Following these demonstrations, four of us on the faculty at the University of Georgia in Athens—one of the campuses to which these students no longer had access—asked Keish Kim and Georgina Perez, two leaders of the Georgia Undocumented Youth Alliance (GUYA), what others should be doing to support their efforts. Their top priority, they told us, was to be in a college classroom while they advanced state and national movements that tied undocumented students’ demands for in-state tuition and admission policies to the overall degradation of public higher education: declining public funding, metastasizing administration, rising tuition and fees, contracting financial aid, and burgeoning student debt.
In response, we decided to open that college classroom and to team up with veteran campus and community activists to tackle security issues and the critical reproductive labor of transportation, food, and fundraising. To garner academic support for the classroom the students wanted to occupy, we recruited a national board of advisors from among our out-of-state colleagues in Latin@ Studies, African American Studies, Latin American Studies, American Studies, and our own home disciplines of History and Romance Languages, and designed a team-taught interdisciplinary syllabus in “American Civilization.” The resulting weekly 3-hour seminar for 35 students from around the state got underway in the fall of 2011. The collaborative project Freedom University Georgia, or FU Georgia, was born.
The kick-off for Freedom U was a commemoration of the desegregation of the University of Georgia fifty years before, in the face of violent white resistance. To prepare for the event, Atlanta-based GUYA offered a workshop in a local Athens Latino community center; Perez opened the gathering by gently ushering out two groups: everyone over thirty and U.S. citizens. Hours later, the once isolated students emerged with flyers, new Facebook friends, petitions, and clipboards, determined activists. Athens high schoolers Leidy Solis, Alejandro Galeana Salinas, and Aldo Mendoza were among the group, and, after extensive turnout work, several weeks later they led what they called a “Graduation of Resistance.”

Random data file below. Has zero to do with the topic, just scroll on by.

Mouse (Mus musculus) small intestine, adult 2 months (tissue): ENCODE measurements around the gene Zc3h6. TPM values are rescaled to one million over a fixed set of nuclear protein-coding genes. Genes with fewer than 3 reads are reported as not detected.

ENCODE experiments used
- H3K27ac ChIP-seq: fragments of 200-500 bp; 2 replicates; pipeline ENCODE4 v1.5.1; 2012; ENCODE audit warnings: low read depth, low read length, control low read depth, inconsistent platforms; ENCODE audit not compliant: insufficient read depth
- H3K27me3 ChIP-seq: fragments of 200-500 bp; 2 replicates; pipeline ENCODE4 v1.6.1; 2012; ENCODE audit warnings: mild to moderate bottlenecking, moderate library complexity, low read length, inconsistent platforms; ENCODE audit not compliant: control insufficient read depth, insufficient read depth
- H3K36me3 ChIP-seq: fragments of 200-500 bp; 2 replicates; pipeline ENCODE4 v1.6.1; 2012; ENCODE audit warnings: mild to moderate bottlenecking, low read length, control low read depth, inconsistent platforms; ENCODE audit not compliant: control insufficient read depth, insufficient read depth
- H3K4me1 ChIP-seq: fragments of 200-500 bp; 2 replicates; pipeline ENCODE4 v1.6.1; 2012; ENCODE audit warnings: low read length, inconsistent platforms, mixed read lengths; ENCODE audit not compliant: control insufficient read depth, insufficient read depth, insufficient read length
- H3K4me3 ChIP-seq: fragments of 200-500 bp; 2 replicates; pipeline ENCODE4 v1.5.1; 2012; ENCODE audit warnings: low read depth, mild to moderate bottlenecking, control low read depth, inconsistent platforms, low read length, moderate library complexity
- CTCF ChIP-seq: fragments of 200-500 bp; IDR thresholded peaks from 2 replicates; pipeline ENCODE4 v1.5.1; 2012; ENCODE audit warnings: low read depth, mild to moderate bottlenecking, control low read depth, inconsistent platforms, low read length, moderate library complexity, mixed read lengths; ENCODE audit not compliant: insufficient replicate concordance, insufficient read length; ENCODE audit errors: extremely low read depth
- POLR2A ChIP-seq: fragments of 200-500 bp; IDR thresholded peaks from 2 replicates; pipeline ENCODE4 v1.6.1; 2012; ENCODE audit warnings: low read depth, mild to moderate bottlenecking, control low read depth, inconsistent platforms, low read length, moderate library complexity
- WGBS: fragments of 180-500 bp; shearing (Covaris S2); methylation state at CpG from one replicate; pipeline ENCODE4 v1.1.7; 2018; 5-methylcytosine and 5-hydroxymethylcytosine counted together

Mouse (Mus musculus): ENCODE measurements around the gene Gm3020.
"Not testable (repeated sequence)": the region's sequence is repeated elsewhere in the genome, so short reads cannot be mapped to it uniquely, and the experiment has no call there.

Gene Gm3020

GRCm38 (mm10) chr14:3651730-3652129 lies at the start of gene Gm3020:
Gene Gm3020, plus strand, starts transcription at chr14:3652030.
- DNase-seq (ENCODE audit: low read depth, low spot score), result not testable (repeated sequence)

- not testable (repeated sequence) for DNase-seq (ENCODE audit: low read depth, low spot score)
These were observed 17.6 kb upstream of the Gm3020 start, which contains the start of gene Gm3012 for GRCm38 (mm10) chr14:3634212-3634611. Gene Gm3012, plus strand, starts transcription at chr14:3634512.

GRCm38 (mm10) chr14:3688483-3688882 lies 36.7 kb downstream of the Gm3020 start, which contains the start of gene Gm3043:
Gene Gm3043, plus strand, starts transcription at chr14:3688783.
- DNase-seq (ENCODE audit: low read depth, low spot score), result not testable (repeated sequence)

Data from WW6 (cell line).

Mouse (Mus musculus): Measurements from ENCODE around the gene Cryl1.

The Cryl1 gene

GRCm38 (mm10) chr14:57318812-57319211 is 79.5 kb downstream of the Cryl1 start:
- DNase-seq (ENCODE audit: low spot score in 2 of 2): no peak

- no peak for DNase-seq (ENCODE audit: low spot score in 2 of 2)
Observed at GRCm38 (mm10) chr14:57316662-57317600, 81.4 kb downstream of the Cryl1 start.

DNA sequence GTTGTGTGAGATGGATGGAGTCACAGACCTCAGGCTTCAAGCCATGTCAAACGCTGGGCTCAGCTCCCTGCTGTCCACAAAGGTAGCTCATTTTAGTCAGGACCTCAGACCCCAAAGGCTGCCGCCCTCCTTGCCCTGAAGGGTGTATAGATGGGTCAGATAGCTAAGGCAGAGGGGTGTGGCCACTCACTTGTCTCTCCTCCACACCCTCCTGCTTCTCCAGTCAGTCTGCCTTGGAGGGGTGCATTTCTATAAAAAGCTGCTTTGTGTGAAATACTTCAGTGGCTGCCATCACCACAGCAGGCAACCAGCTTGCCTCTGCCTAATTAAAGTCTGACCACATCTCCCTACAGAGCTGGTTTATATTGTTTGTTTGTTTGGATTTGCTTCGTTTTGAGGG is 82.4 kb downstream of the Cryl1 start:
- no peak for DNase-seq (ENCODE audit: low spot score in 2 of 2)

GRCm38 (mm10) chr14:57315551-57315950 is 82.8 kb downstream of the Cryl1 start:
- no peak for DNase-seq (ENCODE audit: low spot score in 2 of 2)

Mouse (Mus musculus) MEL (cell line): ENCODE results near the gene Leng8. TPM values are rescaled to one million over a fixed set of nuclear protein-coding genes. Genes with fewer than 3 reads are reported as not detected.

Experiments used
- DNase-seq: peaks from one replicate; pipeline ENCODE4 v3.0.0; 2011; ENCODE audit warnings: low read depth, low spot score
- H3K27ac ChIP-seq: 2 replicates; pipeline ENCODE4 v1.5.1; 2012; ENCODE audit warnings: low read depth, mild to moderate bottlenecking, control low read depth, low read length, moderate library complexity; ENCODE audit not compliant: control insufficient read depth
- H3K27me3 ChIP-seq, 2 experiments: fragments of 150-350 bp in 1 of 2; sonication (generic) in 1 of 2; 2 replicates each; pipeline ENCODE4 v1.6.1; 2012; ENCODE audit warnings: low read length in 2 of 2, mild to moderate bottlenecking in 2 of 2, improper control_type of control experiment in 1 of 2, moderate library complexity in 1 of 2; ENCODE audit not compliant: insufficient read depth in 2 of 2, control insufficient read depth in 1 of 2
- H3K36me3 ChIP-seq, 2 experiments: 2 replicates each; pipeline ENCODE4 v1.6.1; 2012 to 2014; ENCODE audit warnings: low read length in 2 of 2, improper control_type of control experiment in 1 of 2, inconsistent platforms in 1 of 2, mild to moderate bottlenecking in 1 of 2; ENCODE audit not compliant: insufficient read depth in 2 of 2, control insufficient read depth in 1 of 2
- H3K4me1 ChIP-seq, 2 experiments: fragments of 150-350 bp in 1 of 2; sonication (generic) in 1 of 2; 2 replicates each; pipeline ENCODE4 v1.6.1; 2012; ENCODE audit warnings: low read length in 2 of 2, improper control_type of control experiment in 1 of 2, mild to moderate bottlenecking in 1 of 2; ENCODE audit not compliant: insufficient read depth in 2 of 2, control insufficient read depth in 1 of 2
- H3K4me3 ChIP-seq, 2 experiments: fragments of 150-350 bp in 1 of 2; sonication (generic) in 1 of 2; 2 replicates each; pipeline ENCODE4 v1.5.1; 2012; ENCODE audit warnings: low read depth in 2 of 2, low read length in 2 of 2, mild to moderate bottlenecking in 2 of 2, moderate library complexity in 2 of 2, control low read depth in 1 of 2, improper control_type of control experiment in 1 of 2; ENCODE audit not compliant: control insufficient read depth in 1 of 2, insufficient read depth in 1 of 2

At the event, GUYA activist Gustavo Madrigal-Piña tackled the criminalization of immigrants head on in a visceral homage to his parents, who had risked their lives to get the family out of intractable poverty; he then urged those in attendance to usher in a new day “by any means necessary,” and the multitude descended on the UGA admissions office to request applications.1Circling back from the imposing brick building, students signed up for FU at our rickety card table with a homemade FU Georgia banner. Lacking any resources or institutional base, Freedom University has for five years now occupied classrooms in Athens and Atlanta for an intensive afternoon of classes every Sunday. It has lived like some experimental hydroponic plant, thriving on pure solidarity—or, in Diane Nelson's more thoughtful term, “fluidarity,” the practices of support that recognize their own compromised motives, yet refuse to use them as an excuse to sit this one out.